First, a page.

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Detroit judge set to rule on Ford firing data

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Detroit judge set to rule on Ford firing data

Reuters / February 28, 2006 - 3:00 pm

DETROIT -- A Detroit judge on Wednesday, March 1, will consider whether Ford Motor Co. should be forced to open its books and share potentially sensitive data on thousands of recently fired white-collar workers as part of a pending age discrimination lawsuit.

The hearing before Wayne County Circuit Court Judge Daphne Means-Curtis stems from the decision of six veteran Ford engineers to challenge their January dismissal from the No. 2 U.S. automaker in court.

The plaintiffs, who have filed suit in both state and federal court, claim they were fired as part of a Ford restructuring that targeted older workers on the brink of eligibility for a more costly pension available to those with 30 years of experience.

Ford also faces a separate but similar complaint of age discrimination with the U.S. Equal Employment Opportunity Commission on behalf of a 52-year-old former engineer.

Michael Pitt, the lawyer for the fired workers, has asked Means-Curtis to force Ford to hand over data on all of the white-collar staff targeted in its recent cost-cutting efforts.

Ford, reeling from market-share losses, plans to cut up to 30,000 jobs and shed more than a quarter of its production capacity in order to return to profitability in the crucial U.S. automobile market.

In an initial cost-cutting step, Ford cut several thousand salaried jobs in the United States and Canada last year.

"The statistics, we believe, will show that the salaried workers were targeted because of their age and their proximity to the 30-year service pension," said attorney Michael Pitt, who represents the plaintiffs.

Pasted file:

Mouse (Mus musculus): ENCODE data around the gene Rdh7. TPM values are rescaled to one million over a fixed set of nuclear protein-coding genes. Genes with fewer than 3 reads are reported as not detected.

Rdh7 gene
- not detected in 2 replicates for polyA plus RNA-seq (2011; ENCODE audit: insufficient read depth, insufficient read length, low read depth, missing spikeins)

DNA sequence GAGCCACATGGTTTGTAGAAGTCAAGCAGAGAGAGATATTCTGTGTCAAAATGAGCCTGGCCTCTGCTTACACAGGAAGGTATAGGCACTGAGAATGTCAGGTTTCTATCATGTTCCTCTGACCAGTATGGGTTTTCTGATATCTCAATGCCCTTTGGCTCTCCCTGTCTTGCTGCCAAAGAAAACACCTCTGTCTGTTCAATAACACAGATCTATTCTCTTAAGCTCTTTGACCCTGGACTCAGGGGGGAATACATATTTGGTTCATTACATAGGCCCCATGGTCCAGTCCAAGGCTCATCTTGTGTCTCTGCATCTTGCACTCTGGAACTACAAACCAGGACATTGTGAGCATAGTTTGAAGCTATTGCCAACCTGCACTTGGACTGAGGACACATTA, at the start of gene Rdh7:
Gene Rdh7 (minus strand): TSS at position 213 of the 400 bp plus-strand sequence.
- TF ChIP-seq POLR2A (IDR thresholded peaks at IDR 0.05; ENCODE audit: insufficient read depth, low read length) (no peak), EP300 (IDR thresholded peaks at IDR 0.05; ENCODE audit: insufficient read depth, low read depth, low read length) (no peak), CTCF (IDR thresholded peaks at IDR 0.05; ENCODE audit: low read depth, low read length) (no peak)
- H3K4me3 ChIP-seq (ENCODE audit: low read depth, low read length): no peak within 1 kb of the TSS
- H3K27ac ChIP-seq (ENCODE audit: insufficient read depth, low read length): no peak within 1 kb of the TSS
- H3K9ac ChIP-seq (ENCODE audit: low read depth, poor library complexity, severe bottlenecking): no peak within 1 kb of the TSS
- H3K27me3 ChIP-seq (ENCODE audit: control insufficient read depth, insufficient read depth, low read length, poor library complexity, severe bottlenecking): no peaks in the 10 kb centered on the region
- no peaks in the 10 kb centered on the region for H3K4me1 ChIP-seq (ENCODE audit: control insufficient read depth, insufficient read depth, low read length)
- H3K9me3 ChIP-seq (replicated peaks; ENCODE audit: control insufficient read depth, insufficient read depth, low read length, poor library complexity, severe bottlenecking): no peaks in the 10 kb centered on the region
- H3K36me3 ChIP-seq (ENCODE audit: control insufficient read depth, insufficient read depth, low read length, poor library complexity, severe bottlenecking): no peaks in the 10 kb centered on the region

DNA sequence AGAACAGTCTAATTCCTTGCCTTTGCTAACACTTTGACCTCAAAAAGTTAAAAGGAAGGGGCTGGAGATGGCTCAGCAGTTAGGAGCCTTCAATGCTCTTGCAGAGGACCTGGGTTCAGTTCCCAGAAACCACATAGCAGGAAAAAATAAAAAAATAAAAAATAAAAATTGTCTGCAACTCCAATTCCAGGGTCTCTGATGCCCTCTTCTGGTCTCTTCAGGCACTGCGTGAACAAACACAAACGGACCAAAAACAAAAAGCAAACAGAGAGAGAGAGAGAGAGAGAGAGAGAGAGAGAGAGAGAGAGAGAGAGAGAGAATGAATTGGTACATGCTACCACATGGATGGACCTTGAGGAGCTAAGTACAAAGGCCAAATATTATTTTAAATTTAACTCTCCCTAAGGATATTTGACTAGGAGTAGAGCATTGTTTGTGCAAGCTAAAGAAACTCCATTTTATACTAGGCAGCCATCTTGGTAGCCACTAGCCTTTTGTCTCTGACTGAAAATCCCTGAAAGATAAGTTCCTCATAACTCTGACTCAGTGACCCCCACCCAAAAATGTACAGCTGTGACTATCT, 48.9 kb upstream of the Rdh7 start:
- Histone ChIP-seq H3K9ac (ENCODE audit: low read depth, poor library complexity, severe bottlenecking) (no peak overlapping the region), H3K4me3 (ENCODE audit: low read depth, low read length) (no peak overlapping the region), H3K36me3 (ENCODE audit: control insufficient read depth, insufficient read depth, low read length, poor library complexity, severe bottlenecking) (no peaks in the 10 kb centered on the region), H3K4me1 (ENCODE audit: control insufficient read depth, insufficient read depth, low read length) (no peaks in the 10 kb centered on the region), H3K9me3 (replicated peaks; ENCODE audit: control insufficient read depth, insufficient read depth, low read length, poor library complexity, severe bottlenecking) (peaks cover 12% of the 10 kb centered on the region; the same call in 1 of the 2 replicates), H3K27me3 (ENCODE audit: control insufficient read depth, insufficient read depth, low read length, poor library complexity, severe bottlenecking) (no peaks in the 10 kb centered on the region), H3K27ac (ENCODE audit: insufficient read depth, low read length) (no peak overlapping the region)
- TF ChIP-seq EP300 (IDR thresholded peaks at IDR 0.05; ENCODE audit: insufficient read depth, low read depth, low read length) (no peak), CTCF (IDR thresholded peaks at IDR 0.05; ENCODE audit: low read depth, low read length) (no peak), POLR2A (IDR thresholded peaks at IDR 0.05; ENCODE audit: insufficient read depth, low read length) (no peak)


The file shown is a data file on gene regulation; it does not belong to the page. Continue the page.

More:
Ford denies any wrongdoing. The company is seeking to block the attempt to compel it to disclose company-wide data on the recent round of firings.

"While the employee separations were difficult for everyone affected, these actions were a necessary response to the company's current economic challenges," said Ford spokeswoman Kathleen Vokes. "The company adhered to the law in making these difficult decisions."

In a court filing, Pitt argues that the clock is ticking for Ford employees who were fired in late January to determine whether they will challenge their dismissal.

William Armstrong, a 51-year-old former Ford engineer, who was the first to file an age discrimination lawsuit, was given until March 12 by Ford to decide whether he would accept a severance package and surrender his right to sue, Pitt said.

Armstrong and other fired workers were provided information on those being terminated within their job classifications, but not potentially more telling company-wide data, Pitt said.

The partial data show that while Ford fired 9 percent of one kind of product development engineer, only 2 percent of those between 28 and 39 years old were targeted, Pitt said in a court filing.

"The gross disparities in selection rates between the younger and older groups is highly indicative of age discrimination," he said.

Ford is being represented by a pair of attorneys from the high-profile Los Angeles-based firm Gibson, Dunn & Crutcher: Eugene Scalia, the son of U.S. Supreme Court Justice Antonin Scalia; and Theodore Boutrous, who has defended Wal-Mart Stores Inc. from a massive sex-discrimination lawsuit.

Link: http://www.autonews.com/apps/pbcs.dll/arti...G/60228031/1003

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